On May 9, 2022 (Monday), the Philippines will be holding a general election for the executive and legislative branches of the national and local government.
What does this mean?
It means that on May 9, the Philippines will be electing a new president.
It also means that on May 9, your OFS may ask to take a day off.
This day isn’t a regular holiday, but it is often declared a special non-working holiday to allow Filipinos to have ample time to go to the polls. Your OFS may ask to leave because the polling precincts are open for only 12 hours, from 6 am to 6 pm.
That’s not enough time to vote, considering they have to commute to the limited number of polling places and the inefficient voting process.
Here in the US, many places can serve as polling stations. Schools, churches, even private homes can serve as precincts if the government approves it.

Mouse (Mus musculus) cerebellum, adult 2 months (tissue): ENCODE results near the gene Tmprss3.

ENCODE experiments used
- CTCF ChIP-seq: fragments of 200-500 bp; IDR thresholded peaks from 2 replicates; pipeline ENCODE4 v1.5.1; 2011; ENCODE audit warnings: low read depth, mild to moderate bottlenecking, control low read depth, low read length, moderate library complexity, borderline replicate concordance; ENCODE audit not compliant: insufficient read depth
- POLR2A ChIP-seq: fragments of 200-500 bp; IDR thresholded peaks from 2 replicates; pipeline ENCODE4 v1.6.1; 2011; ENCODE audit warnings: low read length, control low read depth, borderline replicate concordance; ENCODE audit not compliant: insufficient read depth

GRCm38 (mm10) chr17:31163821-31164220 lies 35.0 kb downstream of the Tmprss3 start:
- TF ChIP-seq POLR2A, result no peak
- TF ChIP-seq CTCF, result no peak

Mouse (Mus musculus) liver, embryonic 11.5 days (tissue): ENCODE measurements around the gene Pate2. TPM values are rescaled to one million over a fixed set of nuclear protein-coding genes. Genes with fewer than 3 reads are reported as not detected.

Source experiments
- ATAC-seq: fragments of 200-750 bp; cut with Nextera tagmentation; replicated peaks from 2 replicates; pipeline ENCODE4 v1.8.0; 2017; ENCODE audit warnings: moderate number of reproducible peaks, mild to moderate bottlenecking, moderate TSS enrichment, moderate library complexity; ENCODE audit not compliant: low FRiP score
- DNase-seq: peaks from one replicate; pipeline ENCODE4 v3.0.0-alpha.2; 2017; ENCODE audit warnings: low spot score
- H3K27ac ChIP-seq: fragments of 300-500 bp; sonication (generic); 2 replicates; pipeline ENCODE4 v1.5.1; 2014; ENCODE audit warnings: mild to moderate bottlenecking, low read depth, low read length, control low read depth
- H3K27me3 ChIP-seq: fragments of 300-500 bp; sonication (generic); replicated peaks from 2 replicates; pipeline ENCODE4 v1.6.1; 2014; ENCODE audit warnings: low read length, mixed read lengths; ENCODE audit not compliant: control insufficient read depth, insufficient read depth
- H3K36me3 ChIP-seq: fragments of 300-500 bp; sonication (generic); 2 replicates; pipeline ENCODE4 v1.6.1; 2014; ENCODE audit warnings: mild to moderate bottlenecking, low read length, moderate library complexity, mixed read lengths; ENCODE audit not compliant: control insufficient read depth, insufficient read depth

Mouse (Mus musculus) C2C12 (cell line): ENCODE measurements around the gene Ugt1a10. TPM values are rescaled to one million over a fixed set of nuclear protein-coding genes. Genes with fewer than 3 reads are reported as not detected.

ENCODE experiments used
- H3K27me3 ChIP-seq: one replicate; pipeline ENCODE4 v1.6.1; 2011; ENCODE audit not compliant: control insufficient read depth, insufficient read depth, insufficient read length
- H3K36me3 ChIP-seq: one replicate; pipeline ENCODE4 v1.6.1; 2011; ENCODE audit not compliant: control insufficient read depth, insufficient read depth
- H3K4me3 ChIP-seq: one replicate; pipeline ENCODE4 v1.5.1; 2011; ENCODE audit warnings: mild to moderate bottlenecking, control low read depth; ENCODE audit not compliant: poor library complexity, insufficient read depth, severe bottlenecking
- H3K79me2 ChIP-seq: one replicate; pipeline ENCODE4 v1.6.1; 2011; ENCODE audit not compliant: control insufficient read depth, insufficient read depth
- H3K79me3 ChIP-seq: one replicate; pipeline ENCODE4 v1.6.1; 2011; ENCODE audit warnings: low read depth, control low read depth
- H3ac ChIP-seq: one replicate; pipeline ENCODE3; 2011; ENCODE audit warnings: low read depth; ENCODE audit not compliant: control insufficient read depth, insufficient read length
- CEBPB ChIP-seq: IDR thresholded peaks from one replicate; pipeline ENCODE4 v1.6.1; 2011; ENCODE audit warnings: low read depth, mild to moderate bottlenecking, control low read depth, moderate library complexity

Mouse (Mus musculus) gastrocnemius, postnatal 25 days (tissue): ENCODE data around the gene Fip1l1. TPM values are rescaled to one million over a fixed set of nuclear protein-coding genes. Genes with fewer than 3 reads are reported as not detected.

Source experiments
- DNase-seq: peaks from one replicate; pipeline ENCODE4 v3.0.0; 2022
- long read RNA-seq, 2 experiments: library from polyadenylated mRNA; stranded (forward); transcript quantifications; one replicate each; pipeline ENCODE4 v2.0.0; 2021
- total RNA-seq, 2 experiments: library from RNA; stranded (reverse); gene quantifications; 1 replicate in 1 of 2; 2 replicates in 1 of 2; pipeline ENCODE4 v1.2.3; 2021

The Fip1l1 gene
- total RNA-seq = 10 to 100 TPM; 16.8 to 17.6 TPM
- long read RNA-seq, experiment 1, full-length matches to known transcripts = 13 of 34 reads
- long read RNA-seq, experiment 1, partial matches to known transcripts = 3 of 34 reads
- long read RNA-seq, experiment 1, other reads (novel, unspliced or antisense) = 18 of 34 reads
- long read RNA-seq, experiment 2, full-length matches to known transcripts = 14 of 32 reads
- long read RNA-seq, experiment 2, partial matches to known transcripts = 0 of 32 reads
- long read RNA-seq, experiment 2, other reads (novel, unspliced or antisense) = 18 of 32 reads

However, in the Philippines, voting is done mainly in public schools. These schools would house several precincts. On election day, it can get crowded with thousands of people all going there simultaneously, causing traffic all over the country.
When they get there, finding their precincts and voting can take a lot of time. It might take longer to vote because you have to wait your turn in the polling booth. They could also encounter problems like not finding their name in the records, or they can’t find their precinct.
The Philippines does have mail-in and early voting, but this is only given to Filipinos overseas and frontline workers like public school teachers (who serve as poll workers), police and the armed forces (to maintain the peace), and medical personnel.
This is also a big election in the Philippines, making world-wide news. The son of former dictator Ferdinand Marcos is running for president. A lot of people like him.